Lelavision co-founders, Ela Lamblin and Leah Mann, began their collaborative efforts
in 1992 in Atlanta, GA , using original kinetic sculpture, live music, and dance
simultaneously in performance. In 1996 in Seattle, WA, they founded Lelavision, a professional touring company that has coined and perfected its own genre of performance, Physical Music. They present original performance works that cross all boundaries of appeal: race, education, language, religion, economic background, gender, and age.
Leah's work focuses on embodiment and somatic understanding for integrity and transformation. As a former competitive gymnast and with her degree in Health, Physical Education and Dance, she has utilized her kinetic, tactile and spacial learning style to reintegrate whole body practices into all her art actions - performing, teaching youth, facilitating social justice events, facilitating personal development workshops and producing events. Her work focuses on the common denominators of the human experience, the formation of community and healthy ecosystems, micro and macro.
In addition to being Co-Founder of Lelavision, Leah is the Director Emeritus and Co-Founder of the award-winning company, Moving in the Spirit - a dance, urban outreach , mentorship program in Atlanta, which has been thriving since 1987 and named one of the top 10 youth development organizations in the nation.
In 1989, at the age of sixteen, he was awarded a scholarship to attend the Atlanta College of Art. He graduated with a BFA in sculpture in 1993. While at ACA Ela began experimenting with combining sound with form to create musical sculptures, a process that has resulted in more than forty large-scale musical instruments to date. From college onward, Ela's art has encompassed sculpture, music, film, and movement in live performance. Ela's artistic horizons continue to expand as he erases the lines between disciplines to create multi-faceted works that now include design and fabrication of public art, architectural design and planning, numerous recordings, short films and scores.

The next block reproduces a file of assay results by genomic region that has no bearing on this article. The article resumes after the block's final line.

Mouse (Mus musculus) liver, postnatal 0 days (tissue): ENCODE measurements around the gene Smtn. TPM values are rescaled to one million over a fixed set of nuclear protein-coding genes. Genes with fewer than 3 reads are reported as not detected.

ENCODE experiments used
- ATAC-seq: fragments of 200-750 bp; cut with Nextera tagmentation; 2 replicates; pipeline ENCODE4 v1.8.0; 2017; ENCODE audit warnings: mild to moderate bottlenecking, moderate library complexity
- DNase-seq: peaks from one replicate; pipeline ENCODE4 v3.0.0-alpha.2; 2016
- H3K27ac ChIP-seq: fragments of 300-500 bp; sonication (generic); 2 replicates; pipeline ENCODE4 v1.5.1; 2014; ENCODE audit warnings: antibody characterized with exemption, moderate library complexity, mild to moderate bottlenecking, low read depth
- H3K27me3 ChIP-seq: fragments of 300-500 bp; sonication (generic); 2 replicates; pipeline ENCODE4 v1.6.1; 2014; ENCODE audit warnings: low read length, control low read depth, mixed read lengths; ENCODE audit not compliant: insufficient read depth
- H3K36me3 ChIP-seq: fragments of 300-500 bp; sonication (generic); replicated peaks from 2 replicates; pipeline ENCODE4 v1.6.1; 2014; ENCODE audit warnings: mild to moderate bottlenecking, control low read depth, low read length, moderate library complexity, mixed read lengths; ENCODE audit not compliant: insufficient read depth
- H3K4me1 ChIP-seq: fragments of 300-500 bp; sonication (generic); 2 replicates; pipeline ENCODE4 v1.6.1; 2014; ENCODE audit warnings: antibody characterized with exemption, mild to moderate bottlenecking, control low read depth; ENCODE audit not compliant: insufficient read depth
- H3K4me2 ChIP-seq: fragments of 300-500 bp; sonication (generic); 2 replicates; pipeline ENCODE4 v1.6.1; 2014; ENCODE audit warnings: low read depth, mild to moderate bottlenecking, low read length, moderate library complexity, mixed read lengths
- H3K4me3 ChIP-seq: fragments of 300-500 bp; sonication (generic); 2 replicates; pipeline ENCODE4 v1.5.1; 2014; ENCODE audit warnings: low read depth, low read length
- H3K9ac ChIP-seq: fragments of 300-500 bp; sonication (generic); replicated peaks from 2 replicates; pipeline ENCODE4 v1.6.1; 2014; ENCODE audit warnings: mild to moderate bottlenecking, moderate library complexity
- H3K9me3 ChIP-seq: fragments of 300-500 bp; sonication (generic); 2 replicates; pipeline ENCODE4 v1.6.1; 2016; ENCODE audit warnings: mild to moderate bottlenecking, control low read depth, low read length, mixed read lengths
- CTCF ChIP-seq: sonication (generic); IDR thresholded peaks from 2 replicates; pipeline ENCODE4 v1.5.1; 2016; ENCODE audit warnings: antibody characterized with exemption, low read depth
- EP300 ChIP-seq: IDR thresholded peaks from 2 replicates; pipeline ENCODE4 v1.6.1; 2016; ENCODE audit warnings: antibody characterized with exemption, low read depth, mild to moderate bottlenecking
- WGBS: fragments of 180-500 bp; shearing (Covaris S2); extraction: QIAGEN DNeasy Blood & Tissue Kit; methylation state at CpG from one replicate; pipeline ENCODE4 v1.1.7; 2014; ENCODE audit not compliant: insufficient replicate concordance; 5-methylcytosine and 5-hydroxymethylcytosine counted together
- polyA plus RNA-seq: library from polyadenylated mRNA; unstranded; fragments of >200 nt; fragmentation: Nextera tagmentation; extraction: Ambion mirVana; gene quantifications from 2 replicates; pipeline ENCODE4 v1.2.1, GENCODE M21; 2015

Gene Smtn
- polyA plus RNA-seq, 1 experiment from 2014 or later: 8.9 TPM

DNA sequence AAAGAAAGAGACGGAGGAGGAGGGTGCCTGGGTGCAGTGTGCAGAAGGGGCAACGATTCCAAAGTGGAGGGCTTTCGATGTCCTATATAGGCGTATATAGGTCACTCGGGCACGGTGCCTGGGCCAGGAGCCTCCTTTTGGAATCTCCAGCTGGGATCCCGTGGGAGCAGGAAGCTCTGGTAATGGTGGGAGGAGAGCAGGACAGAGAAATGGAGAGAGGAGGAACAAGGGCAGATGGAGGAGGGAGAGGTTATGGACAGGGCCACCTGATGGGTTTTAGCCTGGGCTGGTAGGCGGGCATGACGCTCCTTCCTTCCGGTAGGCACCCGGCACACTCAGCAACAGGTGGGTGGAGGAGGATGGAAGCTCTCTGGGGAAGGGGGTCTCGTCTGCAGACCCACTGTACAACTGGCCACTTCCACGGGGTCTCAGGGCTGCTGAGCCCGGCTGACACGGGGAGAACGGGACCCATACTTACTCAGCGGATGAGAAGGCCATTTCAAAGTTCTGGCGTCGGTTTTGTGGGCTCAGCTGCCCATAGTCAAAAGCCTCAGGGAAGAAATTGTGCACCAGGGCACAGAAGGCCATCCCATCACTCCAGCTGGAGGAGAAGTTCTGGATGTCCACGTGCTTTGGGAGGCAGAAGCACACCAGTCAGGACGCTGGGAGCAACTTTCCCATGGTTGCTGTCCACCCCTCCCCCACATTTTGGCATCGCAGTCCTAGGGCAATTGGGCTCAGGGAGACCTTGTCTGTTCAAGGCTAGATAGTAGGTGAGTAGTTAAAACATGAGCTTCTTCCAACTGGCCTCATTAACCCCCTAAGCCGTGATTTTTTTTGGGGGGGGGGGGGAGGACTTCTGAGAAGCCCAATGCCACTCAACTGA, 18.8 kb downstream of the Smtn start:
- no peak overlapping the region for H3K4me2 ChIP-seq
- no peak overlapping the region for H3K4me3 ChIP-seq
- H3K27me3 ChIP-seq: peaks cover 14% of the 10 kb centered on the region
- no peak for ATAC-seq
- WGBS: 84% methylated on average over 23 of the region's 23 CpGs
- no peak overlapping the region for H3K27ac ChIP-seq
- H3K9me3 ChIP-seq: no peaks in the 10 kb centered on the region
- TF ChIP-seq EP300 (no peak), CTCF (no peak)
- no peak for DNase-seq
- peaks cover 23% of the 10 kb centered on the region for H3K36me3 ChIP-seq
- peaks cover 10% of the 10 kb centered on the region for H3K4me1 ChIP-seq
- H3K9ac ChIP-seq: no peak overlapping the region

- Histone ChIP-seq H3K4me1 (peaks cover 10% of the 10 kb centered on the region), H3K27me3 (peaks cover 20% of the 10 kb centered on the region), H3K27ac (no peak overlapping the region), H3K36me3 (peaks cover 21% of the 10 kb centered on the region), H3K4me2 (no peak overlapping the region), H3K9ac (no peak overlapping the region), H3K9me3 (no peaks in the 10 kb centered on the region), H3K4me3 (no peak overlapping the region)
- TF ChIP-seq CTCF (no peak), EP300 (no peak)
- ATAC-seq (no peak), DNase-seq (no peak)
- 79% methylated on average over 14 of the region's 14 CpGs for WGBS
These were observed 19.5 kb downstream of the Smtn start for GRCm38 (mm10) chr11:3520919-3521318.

In addition to Lelavision's performance work, Lamblin has received two commissions for permanent public sculpture – Whirl Piece (2006,Yesler Terrace Community Center, Seattle, WA) and Welcome to the Wheel World (2008, Beacon Hill International School, Seattle, WA). He has also produced five CDs of music on his invented musical sculptures, the first of which, Sculptaural, was recorded through Jack Straw's Artist Support Program (1996). Others include Raga to the River, classical Indian Raga in the Dhrupad tradition (2000), and Long Period Events, engineered by Grammy nominated record producer, Tucker Martine (2005). Lamblin received the Artist Fellowship in music from Artist Trust in 2004.
"Unlike many other instrument builder/inventors, Lamblin has not begun to specialize in a particular genre of instruments, and one can only look to the future with anticipation for the fantastic instruments that will be born of this artist's fertile imagination!"
– Experimental Musical Instruments Magazine
"Maybe it's her compassion and insight, which influence her art . It could be her willingness and ability to look inside herself and study the fears, hopes and happiness that she shares with humanity. ..... For Leah Mann, dance is the structure upon which a better world can be found."
-– Creative Loafing, Atlanta